A set of newborn triplets are now being tended to in a California hospital, unaware of their place at the center of a complex legal battle that could have huge implications for surrogacy and parental rights.
The babies were delivered several weeks premature Monday night, according to a lawyer for Melissa Cook, the 47-year-old surrogate mother from Woodland Hills who refused the biological father’s demands that she have an abortion. That man, a deaf, 50-year-old postal worker from Georgia identified in court papers as “C.M.,” paid Cook to carry anonymously donated eggs he fertilized in the hopes of having children. But Cook, who describes herself as pro-life, refused to have an abortion, and is seeking parental rights.
"I'm healthy, I'm 28 weeks pregnant, the babies are doing great, the three little boys I have inside me," Cook told Fox News outside court earlier this month before they were born.
"You can doctor this up, you can play word games with it, but this is simply and purely the sale of a child."
- Harold Cassidy, attorney for surrogate mom
In California, a gestational surrogate – a woman who carries a donor’s eggs - has no parental rights, but Cook is challenging the state's surrogacy law in federal court, claiming it is unconstitutional.
"It's an attempt to reduce women to an object, or a breeding animal," charges Cook's lawyer, Harold Cassidy, a nationally prominent pro-life and anti-surrogacy lawyer who is calling for a moratorium on surrogacy.
"You can doctor this up, you can play word games with it, but this is simply and purely the sale of a child," he added.
Cassidy told Fox News that the minute the babies were born, they were immediately taken from Cook because a state court judge had granted the father parental rights, a ruling Cassidy is appealing.
"The hospital personnel refused to let Melissa see the children, allow her to know what their condition is, refused to tell her their exact weights, and she is not being permitted to see the children at all," Cassidy said. "We have a mother who loves them, who fought for them, who defended their life, who stands ready to take care of them. You can't tell a mother who gives birth to children that what happens to the children is none of her business."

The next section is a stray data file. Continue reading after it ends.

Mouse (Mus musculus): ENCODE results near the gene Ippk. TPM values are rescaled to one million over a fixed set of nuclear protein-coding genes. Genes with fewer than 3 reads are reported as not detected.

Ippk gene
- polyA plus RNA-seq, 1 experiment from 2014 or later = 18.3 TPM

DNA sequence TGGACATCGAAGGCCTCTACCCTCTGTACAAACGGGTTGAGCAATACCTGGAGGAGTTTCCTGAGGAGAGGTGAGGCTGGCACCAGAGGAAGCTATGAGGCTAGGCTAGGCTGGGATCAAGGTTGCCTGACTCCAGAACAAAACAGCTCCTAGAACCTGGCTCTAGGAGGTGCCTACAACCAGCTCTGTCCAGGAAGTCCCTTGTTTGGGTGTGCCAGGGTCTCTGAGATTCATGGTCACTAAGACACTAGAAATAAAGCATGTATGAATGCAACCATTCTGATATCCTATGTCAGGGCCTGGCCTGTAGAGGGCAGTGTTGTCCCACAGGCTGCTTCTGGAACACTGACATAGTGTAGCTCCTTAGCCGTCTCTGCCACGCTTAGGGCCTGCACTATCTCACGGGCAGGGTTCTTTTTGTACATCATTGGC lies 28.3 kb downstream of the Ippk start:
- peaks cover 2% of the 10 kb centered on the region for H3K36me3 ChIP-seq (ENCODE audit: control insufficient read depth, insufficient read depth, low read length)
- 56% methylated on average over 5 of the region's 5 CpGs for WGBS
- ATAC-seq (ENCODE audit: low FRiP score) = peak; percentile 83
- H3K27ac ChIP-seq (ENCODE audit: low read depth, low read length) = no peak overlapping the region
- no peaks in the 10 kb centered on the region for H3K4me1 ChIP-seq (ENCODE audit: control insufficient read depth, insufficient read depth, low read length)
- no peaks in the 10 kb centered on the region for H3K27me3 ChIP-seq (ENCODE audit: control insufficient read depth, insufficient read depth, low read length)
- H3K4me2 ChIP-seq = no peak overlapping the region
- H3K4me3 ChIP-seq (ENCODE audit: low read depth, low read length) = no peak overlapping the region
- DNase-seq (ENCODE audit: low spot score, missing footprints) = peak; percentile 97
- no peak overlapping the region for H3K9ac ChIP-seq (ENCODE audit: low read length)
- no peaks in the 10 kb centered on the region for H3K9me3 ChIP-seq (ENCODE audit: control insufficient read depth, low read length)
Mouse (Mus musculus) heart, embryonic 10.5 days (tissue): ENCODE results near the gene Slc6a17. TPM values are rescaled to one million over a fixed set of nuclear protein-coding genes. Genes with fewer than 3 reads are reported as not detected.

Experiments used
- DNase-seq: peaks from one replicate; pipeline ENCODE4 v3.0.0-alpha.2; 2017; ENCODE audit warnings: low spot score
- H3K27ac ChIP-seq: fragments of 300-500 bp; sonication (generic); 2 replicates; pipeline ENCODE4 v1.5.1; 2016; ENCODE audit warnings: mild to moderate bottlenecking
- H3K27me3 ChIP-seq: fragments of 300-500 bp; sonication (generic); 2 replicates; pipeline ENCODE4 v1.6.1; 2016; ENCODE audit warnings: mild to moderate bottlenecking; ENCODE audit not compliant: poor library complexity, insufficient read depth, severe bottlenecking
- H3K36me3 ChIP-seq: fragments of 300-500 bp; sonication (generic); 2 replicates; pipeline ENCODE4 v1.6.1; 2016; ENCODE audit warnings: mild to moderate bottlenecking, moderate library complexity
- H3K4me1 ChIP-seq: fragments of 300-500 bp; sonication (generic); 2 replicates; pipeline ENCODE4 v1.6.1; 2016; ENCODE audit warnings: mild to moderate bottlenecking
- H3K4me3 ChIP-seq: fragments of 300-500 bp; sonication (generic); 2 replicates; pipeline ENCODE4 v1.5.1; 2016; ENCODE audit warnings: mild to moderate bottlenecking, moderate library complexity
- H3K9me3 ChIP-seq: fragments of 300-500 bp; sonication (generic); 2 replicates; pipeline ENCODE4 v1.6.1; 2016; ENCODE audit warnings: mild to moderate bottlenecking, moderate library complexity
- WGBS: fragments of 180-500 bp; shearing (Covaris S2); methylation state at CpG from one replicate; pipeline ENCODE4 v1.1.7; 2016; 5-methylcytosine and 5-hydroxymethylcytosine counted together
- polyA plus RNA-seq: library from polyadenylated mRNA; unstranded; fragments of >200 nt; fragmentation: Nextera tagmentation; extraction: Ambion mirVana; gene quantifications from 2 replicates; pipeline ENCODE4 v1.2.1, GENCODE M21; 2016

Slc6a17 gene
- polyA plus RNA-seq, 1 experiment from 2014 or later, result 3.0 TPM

Court documents reveal correspondence involving Cook and C.M., including a Sept. 18, 2015 message the father wrote to his attorney to say visits to a fertility clinic by Cook, whose pregnancy was deemed high-risk due to her age, were "draining my finances."
"I do not want to abort twin babies, but I felt that is such possible (sic) to seek aborting all three babies,” he wrote. “I do not want to affect Melissa’s health. I do not have any more money in the bank, and my job does not pay great bi-weekly."
Cook’s lawsuit says that, “C.M. depleted his life savings paying for the infertility doctors, paying the surrogacy broker, paying the anonymous ova donor, paying the lawyers and putting money into trust for the surrogate," prompting “his demand that Melissa have an abortion because he could not financially afford the children and was otherwise incapable of raising the children."
Surrogacy contracts typically allow for what is known “selective reduction,” where an embryo or fetus can be aborted, usually for medical reasons. The contract in this case was not made available to Fox News.
Last Nov. 24, according to the lawsuit, C.M. wrote: "My decision made is, requires a selection reduction (sic). I am so sorry."
Cook, who was hired through Santa Barbara-based Surrogacy International, claims that she was threatened with legal and financial damages if she refused to undergo the procedure.